Broker Check

02.20.2020 Buy-Sell Agreements

February 20, 2020

For most, creating an estate strategy is important to make sure your loved ones are
taken care of after you’re gone. But it may be just as important to have an estate
strategy for your business. Whether you’re a sole proprietor who will be passing on your
business to your heirs or your business partners will take over for you, having an
agreement in place might ensure that your business legacy continues to live on.
One approach is to create a buy-sell agreement. A buy-sell agreement is a contract
between different entities within a corporation to buy out the interests of a deceased or
disabled partner. A buy-sell agreement can also protect the business from loss of
revenue and cover the expenses of finding and training a replacement.
When is the right time to implement a buy-sell agreement? While a buy-sell agreement
can be put into place at any time, it often makes sense to set one up at a critical point in
your business, such as bringing in a new partner.
Types of Buy-Sell Agreements
There are two main types of buy-sell agreements:
Cross-Purchase Agreement. In a cross-purchase agreement, key employees have the
opportunity to buy the ownership interest of a deceased or disabled key employee.
Each key employee takes out a policy on each of the other key employees. Crosspurchase agreements tend to be used in smaller companies where there are not too
many key employees to cover.
For example, if your business has 3 partners, each partner will take out two (2) crosspurchase agreements to cover the other partners, for a total of 6 cross-purchase
Stock-Redemption Agreement. Stock-redemption agreements are formal agreements
between each of the key employees — and the business, itself — under which the
business agrees to purchase the stock of the deceased or disabled key employees. Key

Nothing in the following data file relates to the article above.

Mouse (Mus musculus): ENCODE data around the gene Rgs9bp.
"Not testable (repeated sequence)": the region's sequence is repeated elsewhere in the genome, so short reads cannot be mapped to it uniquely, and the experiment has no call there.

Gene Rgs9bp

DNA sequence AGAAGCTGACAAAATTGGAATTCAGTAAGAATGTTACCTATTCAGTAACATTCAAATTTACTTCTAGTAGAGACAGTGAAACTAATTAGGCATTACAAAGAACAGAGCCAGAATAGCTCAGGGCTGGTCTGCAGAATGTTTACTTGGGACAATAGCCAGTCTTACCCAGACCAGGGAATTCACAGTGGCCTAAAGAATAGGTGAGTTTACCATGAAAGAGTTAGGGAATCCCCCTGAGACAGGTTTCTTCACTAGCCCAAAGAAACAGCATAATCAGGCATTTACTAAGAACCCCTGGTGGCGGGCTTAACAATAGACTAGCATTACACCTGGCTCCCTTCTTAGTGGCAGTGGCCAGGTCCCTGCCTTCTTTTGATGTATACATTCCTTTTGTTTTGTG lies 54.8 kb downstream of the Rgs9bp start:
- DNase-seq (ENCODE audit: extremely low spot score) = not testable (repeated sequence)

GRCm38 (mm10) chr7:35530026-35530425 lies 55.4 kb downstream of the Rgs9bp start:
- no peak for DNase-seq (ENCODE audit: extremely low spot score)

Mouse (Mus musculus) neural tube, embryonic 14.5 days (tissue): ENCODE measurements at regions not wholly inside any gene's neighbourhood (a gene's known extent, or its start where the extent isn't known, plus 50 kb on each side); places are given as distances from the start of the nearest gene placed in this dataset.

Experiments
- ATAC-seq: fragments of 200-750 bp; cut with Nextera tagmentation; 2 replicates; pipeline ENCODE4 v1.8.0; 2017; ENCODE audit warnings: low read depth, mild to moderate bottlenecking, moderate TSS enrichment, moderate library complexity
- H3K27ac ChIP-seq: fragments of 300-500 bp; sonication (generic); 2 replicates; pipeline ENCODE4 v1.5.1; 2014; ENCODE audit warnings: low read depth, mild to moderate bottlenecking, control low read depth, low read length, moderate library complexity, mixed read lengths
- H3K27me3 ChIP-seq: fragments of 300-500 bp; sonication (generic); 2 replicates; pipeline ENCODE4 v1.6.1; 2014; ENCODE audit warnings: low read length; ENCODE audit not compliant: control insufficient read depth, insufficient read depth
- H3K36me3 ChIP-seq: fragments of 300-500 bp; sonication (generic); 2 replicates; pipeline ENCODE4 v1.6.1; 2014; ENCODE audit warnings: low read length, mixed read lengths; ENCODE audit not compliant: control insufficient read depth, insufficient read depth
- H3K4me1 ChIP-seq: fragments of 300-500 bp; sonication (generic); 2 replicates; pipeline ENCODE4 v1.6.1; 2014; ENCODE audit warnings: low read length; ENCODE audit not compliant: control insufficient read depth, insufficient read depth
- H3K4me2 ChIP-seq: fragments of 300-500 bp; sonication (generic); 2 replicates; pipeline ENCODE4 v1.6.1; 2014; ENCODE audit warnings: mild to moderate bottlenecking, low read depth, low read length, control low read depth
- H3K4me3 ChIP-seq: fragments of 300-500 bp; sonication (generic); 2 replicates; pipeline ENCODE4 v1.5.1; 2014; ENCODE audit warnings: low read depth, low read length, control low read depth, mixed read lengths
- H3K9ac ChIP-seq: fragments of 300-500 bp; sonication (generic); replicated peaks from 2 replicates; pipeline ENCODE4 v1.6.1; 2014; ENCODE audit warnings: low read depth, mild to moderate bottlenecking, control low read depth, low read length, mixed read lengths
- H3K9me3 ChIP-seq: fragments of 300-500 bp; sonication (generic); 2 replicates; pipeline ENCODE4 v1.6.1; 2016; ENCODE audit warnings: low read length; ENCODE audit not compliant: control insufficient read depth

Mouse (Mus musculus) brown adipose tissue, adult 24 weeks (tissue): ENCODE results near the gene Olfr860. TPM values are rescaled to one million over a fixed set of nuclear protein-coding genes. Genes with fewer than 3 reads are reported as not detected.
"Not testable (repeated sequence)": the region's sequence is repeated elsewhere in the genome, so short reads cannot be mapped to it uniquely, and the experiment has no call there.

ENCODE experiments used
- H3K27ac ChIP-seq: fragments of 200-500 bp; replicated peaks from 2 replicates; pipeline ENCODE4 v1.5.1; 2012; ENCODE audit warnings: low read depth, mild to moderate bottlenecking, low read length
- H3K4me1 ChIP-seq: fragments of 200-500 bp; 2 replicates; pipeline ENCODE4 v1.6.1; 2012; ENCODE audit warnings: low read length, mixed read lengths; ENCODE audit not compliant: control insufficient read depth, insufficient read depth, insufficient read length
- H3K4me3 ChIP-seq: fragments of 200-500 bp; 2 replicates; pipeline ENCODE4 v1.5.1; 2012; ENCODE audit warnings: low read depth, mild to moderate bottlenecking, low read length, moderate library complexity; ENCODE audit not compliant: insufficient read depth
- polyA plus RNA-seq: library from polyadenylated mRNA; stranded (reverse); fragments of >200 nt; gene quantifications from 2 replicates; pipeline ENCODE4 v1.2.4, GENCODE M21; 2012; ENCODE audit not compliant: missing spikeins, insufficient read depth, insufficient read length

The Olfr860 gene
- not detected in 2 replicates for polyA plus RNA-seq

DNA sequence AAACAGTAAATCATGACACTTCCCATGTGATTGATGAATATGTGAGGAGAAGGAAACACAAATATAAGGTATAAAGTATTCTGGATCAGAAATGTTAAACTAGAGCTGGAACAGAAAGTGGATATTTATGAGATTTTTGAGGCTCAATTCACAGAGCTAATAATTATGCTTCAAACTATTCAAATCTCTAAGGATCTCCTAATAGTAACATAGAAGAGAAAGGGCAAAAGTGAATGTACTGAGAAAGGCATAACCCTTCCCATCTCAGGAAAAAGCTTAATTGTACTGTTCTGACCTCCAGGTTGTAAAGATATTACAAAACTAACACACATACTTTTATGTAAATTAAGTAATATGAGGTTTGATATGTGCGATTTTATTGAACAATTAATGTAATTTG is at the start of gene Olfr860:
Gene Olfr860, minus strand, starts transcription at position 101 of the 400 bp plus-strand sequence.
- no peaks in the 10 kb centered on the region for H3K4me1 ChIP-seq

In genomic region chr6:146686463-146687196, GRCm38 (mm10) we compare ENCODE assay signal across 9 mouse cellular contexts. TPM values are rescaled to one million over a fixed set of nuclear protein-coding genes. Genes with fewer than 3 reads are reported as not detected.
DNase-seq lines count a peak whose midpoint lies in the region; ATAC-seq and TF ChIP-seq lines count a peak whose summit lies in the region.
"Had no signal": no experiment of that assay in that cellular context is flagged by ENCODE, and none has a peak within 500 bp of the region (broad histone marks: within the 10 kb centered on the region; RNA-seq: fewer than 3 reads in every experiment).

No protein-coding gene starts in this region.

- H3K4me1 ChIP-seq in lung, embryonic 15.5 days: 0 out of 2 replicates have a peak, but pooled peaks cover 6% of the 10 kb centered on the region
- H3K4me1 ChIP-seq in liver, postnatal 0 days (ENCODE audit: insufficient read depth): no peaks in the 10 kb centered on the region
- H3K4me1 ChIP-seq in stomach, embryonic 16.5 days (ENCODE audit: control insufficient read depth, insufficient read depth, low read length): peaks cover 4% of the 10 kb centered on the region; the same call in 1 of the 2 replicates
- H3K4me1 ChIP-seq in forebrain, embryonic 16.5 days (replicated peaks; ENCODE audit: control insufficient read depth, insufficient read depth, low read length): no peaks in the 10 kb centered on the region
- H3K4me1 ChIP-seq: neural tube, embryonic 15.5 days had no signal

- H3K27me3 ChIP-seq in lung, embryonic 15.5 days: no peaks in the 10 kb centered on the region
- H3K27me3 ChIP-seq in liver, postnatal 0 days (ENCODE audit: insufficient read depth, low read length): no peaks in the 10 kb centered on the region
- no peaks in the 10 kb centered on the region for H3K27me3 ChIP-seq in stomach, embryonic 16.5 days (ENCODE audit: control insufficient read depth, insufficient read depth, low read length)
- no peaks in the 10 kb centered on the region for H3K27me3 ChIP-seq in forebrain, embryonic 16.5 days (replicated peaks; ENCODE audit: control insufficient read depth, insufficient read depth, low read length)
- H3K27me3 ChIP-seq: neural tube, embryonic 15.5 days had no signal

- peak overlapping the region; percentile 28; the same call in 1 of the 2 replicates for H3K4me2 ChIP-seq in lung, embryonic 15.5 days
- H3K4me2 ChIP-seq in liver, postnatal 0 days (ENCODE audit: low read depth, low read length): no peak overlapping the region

Buy-Sell Agreements
Weekly Educational Update – February 19, 2020
employees agree to sell their shares to the company, often in exchange for a cash
These agreements establish a market value for a key employee’s share of the
Funding a Buy-Sell Agreement
There are several options for funding a buy-sell agreement:
Set aside funds. Money for a buy-sell agreement can be set aside, as long as it is
easily accessible. These funds must be kept up for the life of the company and may
present a temptation during fiscally tough times. The business owners must determine
the appropriate amount needed to cover the cost of a buyout.
Borrow the needed amount. A company can borrow enough to buy out a withdrawing
key employee at the time of their death. However, the loss of the employee can often
affect a company’s ability to secure a loan, and the payments become an added stress
on the business during an already difficult time.
Life Insurance. Purchasing a life or disability policy in order to fund a buy-sell
agreement is an option when preparing for the future. Using life insurance enables a
buy-sell agreement to be funded with premium payments and attempts to ensure that
funds will be available when they are needed.
Several factors will affect the cost and availability of life insurance, including age, health,
and the type and amount of insurance purchased. Life insurance policies have
expenses, such as mortality and other charges. If a policy is surrendered prematurely,
the policyholder also may pay surrender charges and have income tax implications. You
should consider determining whether you are insurable before implementing a strategy
involving life insurance. Any guarantees associated with a policy are dependent on the
ability of the issuing insurance company to continue making claim payments.